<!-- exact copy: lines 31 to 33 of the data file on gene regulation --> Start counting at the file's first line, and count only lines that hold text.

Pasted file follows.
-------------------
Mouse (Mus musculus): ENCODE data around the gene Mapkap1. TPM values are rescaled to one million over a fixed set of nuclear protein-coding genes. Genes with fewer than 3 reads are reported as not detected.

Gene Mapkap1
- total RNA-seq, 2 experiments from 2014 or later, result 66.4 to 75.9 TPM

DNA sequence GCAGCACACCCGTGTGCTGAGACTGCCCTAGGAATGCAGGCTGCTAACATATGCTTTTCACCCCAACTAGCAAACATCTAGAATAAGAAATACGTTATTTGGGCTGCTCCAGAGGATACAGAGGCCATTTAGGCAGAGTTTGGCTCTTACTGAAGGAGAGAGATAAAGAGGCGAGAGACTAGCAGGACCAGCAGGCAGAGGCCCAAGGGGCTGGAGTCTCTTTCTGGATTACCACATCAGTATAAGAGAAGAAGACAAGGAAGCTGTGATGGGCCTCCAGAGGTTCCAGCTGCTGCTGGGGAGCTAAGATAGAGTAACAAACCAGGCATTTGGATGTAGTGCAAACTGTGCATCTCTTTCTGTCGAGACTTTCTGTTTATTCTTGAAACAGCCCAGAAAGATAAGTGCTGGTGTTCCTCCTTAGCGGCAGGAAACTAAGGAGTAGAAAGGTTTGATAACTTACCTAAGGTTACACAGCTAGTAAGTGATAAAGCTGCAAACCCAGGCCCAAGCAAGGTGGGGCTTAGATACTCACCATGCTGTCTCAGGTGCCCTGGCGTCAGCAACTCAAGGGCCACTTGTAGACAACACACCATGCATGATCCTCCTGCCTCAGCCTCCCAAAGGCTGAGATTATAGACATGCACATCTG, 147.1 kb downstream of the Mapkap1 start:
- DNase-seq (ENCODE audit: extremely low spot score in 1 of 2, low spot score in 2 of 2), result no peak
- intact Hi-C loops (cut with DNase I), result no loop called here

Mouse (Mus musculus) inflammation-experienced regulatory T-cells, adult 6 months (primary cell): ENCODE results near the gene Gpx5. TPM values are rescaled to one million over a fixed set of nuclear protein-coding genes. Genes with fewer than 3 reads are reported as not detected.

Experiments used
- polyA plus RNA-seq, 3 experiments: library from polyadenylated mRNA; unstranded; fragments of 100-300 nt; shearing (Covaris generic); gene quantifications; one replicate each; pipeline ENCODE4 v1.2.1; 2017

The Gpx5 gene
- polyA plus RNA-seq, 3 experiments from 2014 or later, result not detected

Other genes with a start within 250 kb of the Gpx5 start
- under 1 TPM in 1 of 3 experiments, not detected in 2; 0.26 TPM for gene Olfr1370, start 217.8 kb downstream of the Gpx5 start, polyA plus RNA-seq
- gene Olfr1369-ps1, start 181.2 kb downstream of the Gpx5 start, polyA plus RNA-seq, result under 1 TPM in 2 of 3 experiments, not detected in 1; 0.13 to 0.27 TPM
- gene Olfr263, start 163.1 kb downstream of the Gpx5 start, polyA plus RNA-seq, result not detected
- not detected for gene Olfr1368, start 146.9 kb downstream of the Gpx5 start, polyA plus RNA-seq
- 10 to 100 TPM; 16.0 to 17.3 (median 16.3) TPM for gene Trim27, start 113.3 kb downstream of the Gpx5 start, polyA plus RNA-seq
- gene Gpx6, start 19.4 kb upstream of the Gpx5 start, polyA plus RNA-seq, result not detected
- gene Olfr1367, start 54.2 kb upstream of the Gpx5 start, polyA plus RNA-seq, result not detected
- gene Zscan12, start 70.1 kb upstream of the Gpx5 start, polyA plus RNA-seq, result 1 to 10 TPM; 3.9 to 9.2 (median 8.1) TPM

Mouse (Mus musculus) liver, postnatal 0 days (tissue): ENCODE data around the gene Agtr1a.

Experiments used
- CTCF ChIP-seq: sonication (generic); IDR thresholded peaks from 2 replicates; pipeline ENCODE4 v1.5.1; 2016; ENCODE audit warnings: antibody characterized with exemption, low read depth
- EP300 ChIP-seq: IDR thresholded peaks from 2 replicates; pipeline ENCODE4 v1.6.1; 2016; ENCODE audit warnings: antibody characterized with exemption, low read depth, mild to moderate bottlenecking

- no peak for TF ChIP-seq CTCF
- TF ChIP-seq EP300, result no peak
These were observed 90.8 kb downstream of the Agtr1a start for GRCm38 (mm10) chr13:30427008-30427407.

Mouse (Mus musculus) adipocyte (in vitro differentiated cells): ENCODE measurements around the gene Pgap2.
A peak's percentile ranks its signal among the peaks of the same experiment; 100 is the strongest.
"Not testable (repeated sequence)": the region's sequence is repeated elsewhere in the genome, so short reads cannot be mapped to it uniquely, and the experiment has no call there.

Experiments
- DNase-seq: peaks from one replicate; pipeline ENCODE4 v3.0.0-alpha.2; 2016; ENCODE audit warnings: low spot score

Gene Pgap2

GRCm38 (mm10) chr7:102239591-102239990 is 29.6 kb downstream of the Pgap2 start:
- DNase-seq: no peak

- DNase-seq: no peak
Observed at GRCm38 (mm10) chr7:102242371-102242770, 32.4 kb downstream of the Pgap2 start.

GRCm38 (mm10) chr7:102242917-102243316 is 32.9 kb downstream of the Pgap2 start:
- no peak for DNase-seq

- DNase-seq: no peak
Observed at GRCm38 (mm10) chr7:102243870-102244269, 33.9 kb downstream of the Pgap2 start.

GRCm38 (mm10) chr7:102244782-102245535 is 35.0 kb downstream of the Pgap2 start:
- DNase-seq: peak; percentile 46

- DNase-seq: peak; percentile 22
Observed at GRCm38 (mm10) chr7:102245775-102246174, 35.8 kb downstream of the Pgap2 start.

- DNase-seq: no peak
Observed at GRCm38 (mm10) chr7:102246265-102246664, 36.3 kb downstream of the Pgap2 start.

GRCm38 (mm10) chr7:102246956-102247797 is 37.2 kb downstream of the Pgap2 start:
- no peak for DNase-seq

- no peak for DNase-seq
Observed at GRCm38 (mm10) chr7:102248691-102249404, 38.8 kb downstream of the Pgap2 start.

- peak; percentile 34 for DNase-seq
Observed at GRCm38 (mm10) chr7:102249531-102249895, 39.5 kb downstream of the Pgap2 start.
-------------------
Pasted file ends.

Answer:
Experiments
- DNase-seq: peaks from one replicate; pipeline ENCODE4 v3.0.0-alpha.2; 2016; ENCODE audit warnings: low spot score

Gene Pgap2